From April 27th to May 3rd, it’s Education Week (http://www.gov.ab.ca/acn/200304/14212.html) in Alberta. In typical Alberta fashion, this means a concentration on the kindergarten to grade 12 school system through-out the province and a near neglect of post-secondary institutions. If you go to the link, you’ll see a number of events going on around Alberta at various elementary, junior, and senior high schools. What you won’t see is any event at all being mentioned for any of the Alberta post-secondary schools.
This is nothing terribly new. Post-secondary students, by and large, don’t vote and don’t write letters to the Province . Irate parents of school children most certainly do.
On the bright side, if you’re one of the many AU students in Alberta that have children, you should be able to find an event somewhere nearby that might not only make an interesting diversion for a few hours, but will help your kid’s education as well.
Good News in PEI
The Prince Edward Island Provincial Government is putting forward a new Education Budget (http://www.gov.pe.ca/news/getrelease.php3?number=3052) that holds lots of good news for students in PEI and may even be an encouraging sign for AU students in Prince Edward Island as well. The budget includes an 8.2% increase in the total education budget, nearly double the increase that the “Alberta Advantage” has given Alberta citizens and AU students.
Earning limits for student loans have been dramatically increased, allowing more students to qualify and the weekly limits that can be obtained through student loans has also increased. It’s not clear if the total allowable limit for student loans will be similarly increased, but we can always hope.
More to the point for AU students is that the Maritime Provinces Higher Education Commission will be given extra funding to support students who are taking courses in the Maritimes that are not available on PEI itself. That PEI is willing to provide additional support to students who are getting educated elsewhere bodes well for the idea of distance education. If you are an AU student living in PEI, it might be a good idea to let your provincial government know about Athabasca University and point out how its courses can not only fill the gaps in UPEI’s programs, but can do so while allowing people to stay within the province.
A final interesting tidbit in this budget is a bursary program designed to provide bursaries for high school students who volunteer. This seems like a much better method to encourage volunteerism than the Ontario strategy of simply making volunteer hours a requirement for graduation.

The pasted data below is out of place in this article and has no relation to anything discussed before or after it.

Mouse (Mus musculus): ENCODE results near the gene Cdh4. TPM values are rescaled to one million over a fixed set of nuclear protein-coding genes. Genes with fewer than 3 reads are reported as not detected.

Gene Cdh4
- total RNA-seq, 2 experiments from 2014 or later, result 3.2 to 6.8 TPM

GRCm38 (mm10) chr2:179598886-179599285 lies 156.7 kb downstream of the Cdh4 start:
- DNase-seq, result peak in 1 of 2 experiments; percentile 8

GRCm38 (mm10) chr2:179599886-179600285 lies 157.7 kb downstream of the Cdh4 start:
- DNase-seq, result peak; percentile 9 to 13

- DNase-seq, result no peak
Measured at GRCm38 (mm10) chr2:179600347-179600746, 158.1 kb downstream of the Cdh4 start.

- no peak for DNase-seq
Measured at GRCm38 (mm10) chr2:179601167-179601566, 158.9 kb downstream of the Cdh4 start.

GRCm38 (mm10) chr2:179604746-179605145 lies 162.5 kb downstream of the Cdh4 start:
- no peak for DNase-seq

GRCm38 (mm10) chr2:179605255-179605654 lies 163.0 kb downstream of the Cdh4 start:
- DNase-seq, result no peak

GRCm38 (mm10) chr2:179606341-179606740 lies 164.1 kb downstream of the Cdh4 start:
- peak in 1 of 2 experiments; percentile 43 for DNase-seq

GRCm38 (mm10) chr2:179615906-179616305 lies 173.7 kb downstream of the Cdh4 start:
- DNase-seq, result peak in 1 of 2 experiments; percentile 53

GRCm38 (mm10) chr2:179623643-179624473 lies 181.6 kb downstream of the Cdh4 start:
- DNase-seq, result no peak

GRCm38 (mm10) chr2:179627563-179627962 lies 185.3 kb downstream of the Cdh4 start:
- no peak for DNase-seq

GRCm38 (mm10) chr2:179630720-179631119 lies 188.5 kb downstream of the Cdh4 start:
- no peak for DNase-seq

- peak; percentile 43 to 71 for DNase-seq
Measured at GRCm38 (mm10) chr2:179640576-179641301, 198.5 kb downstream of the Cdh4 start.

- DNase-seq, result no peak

Ontario Making More Space
The Ontario Provincial Government is adding a whopping 180 million dollars (http://ogov.newswire.ca/ontario/GPOE/2003/04/14/c0745.html?lmatch=&lang=_e.html) to post-secondary education. Unfortunately, as always, it is all going into creating more buildings. Hardly visionary in its approach, the Ontario Government seems to be convinced that if they just make enough buildings all the problems will go away. Rather than investing money into establishing or furthering a distance education system that can easily scale up or down to the number of students, they insist on putting the Ontario tax-payer dollars into creating expensive buildings that, once the double-cohort has graduated, are likely to be largely empty most of the time.
Then again, maybe AU can partner with the Ontario Government in some manner to use this extra space – even if it was just a place for examinations, it would still be a help to the Ontario AU students.
Living in Alberta, I am not terribly concerned yet about SARS affecting me, but that does not mean that there is no concern at all. It seems strange that Canada has a death rate almost twice that of any other country that is suffering SARS. If you look at the statistics (http://ogov.newswire.ca/ontario/GPOE/2003/04/20/c2564.html?lmatch=&lang=_e.html) that the Ontario Government has compiled, you see that those who have died are mostly elderly. It could be then that other countries are simply not attributing many SARS related deaths to the disease, or alternatively, that we are being too quick to attribute deaths to SARS rather than to natural causes.
I certainly hope that it is the latter, because when you consider that if our death rate is correct it means a death rate almost 4 times that of smallpox and we definitely have something to worry about. Fortunately for Athabasca University students, it is unlikely that the disease will have a serious effect on our education. One of the little acknowledged benefits of a distance education – with tutors and students in remote locations, local conditions are less likely to have an effect on the whole community.
 Generational Change And The Decline Of Political Participation: The Case Of Voter Turnout In Canada. http://www.youthconference.mcgill.ca/GidengilPaper.pdf
A native Calgarian, Karl is perpetually nearing the completion of his Bachelor of Arts with a Major in Information Studies. He also works for the Computer Sciences Virtual Helpdesk for Athabasca University and plans to eventually go on to tutor and obtain his Master’s Degree.